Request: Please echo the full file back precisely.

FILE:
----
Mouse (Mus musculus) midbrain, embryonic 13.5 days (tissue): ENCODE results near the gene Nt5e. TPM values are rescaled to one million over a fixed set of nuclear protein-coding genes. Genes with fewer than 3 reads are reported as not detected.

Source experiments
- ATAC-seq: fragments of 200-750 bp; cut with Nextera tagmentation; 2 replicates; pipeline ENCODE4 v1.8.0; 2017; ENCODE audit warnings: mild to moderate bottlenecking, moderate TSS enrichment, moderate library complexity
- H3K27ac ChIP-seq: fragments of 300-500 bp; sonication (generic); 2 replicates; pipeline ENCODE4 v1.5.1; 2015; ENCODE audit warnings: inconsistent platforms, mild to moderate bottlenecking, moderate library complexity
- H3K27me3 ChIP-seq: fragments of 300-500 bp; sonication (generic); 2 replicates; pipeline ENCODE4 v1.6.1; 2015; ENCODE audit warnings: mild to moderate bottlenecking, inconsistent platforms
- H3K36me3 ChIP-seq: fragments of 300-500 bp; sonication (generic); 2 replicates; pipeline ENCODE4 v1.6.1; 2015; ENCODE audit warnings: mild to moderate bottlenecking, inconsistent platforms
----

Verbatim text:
Mouse (Mus musculus) midbrain, embryonic 13.5 days (tissue): ENCODE results near the gene Nt5e. TPM values are rescaled to one million over a fixed set of nuclear protein-coding genes. Genes with fewer than 3 reads are reported as not detected.

Source experiments
- ATAC-seq: fragments of 200-750 bp; cut with Nextera tagmentation; 2 replicates; pipeline ENCODE4 v1.8.0; 2017; ENCODE audit warnings: mild to moderate bottlenecking, moderate TSS enrichment, moderate library complexity
- H3K27ac ChIP-seq: fragments of 300-500 bp; sonication (generic); 2 replicates; pipeline ENCODE4 v1.5.1; 2015; ENCODE audit warnings: inconsistent platforms, mild to moderate bottlenecking, moderate library complexity
- H3K27me3 ChIP-seq: fragments of 300-500 bp; sonication (generic); 2 replicates; pipeline ENCODE4 v1.6.1; 2015; ENCODE audit warnings: mild to moderate bottlenecking, inconsistent platforms
- H3K36me3 ChIP-seq: fragments of 300-500 bp; sonication (generic); 2 replicates; pipeline ENCODE4 v1.6.1; 2015; ENCODE audit warnings: mild to moderate bottlenecking, inconsistent platforms